Thinking about getting another tattoo Whilst in #newzealand. I'd love to get something #maori as the designs are beautiful but you've got to be so careful to not get something with tribal significance that could cause insult or upset. If anyone has any recommendations for good parlours in #nz🇳🇿 who can give advice but also unique designs that would be great! Needless to say I probably won't be getting anything this big done!👆👆
New Zealanders LOVE their Rugby!
Obviously, there’s the Rugby. Every nation has their national sport. Now as Rugby is my game of choice, I knew I was going to love it here. This runs through the blood of the nation more than I’ve ever experienced. You can literally feel the pride of the All Blacks oozing from every pore of every Kiwi you speak to. We were fortunate enough to get to a Super Rugby match in Dunedin, and the quality of the game was unbelievable. Unlike Football in the UK, fans from all teams are just mixed in together. I really felt that everyone was just there to have a good time, not get drunk and start a fight about ‘who’s team is better’. Just enjoy the beautiful game, have a good night out, and support their team. If you’re a Rugby fan, I can’t stress enough, GO TO A SUPER RUGBY MATCH!
The North/South Experience in New Zealand
Whenever you speak to someone who’s been to New Zealand, you’ll be hard pushed to find someone who didn’t fall in love from the moment they stepped off the plane. Basically everyone I spoke to who’d been previously couldn’t stop talking about how incredible this country is, but the common theme was always ‘wait till you get to the South Island’. I should start by saying the North island is absolutely STUNNING!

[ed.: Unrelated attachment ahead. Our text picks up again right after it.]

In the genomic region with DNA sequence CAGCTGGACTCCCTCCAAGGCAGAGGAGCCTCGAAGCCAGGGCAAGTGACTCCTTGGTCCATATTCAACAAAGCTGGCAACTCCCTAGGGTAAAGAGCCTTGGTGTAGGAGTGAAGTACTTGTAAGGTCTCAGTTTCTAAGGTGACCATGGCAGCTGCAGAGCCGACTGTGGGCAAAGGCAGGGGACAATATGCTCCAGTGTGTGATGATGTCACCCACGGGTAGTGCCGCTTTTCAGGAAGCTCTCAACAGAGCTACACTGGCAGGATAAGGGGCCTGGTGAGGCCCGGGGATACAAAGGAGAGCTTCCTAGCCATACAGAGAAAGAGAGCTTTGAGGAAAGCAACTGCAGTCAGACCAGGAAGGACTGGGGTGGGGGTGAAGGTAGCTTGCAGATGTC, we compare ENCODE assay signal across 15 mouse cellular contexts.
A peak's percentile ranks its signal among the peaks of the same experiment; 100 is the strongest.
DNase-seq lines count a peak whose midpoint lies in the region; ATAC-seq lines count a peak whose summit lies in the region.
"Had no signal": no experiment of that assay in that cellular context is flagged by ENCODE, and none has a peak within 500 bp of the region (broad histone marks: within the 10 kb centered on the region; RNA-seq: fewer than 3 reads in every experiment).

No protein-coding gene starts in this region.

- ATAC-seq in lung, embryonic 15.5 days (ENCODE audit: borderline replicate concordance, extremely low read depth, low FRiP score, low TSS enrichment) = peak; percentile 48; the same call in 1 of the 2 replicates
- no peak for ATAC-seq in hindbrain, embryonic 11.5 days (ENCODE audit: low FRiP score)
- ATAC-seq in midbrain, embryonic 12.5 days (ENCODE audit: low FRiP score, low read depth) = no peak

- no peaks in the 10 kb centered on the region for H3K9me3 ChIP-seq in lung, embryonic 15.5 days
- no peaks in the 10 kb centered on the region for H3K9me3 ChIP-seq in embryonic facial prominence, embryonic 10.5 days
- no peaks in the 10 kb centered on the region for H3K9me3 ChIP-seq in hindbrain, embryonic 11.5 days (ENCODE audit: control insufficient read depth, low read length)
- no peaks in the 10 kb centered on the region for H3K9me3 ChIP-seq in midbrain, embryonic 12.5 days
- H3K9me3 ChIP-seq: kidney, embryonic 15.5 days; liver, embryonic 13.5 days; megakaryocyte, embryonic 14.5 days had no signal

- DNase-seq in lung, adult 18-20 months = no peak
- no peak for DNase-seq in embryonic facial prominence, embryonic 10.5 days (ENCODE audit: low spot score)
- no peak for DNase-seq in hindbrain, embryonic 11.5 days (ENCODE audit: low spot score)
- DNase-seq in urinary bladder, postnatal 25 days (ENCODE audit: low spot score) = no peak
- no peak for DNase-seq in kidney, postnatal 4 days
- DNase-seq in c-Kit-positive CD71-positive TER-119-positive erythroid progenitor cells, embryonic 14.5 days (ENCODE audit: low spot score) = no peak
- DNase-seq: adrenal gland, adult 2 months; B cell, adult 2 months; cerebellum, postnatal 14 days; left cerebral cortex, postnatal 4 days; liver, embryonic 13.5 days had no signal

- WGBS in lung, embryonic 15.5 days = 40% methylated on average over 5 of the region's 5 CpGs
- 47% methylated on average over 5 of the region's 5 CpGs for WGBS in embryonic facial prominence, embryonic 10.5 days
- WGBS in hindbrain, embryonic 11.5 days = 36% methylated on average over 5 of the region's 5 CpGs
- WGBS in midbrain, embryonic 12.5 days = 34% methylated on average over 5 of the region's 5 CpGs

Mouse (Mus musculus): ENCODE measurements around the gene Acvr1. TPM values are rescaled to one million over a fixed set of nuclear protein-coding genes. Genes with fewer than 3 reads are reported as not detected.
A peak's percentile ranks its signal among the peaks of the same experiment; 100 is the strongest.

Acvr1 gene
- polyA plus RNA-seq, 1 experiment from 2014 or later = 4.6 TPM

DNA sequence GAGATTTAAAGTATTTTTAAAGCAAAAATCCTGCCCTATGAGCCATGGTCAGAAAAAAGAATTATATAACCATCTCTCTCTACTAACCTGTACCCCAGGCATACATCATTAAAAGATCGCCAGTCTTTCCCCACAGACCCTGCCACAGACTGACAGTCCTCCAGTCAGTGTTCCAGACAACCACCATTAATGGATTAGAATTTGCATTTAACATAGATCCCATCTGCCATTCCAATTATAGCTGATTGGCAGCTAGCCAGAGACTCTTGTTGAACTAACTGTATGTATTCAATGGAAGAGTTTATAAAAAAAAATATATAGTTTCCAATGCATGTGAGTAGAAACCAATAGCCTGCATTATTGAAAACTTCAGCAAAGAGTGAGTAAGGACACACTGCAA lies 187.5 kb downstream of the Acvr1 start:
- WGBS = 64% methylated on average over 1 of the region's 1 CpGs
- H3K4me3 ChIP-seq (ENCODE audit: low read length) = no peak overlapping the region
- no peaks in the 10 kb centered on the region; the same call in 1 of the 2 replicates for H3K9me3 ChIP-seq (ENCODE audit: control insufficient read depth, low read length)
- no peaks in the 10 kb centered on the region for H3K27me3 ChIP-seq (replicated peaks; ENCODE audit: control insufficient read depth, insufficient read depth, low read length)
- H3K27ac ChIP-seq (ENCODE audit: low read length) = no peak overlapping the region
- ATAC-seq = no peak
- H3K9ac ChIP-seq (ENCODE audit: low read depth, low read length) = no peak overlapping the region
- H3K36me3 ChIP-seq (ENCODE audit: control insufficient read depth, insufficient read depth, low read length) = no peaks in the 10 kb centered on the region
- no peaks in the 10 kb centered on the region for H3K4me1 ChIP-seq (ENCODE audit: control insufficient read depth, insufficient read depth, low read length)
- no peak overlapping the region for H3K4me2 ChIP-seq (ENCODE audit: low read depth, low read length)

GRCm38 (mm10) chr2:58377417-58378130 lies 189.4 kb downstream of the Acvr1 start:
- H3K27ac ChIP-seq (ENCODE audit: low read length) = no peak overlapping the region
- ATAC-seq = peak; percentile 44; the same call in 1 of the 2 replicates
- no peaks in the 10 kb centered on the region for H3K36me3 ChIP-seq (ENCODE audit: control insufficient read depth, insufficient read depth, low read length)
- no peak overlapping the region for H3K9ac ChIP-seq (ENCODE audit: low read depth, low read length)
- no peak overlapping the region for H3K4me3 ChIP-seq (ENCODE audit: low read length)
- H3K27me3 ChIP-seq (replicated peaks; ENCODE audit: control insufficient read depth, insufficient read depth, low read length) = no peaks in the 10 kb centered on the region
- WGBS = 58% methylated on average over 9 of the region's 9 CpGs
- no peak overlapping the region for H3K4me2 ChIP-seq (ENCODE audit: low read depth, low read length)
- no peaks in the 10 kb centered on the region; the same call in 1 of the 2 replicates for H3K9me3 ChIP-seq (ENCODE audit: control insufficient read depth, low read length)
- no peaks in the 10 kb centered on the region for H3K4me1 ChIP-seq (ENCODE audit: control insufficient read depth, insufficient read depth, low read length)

In my first blog about New Zealand, I found it really tough to cram in all the awesome stuff we did, as it felt like every day we were doing something totally new. Apart from the incredibly picturesque landscapes that confront you on almost every turn, the country itself is filled with unique wonders. From the breath-taking mountain ranges covered in monstrous flora and fauna to the untouched beauty of Abel Tasman National Park. The geothermal and volcanic oddities such as hot water beach, all of Rotorua and the sand dunes of 90 mile beach. Just to add to the fun, New Zealand is an adrenaline junkies promised land. With opportunities to fling yourself off/out of/down any moving vehicle or mountain range you can imagine, this really does have something for everyone!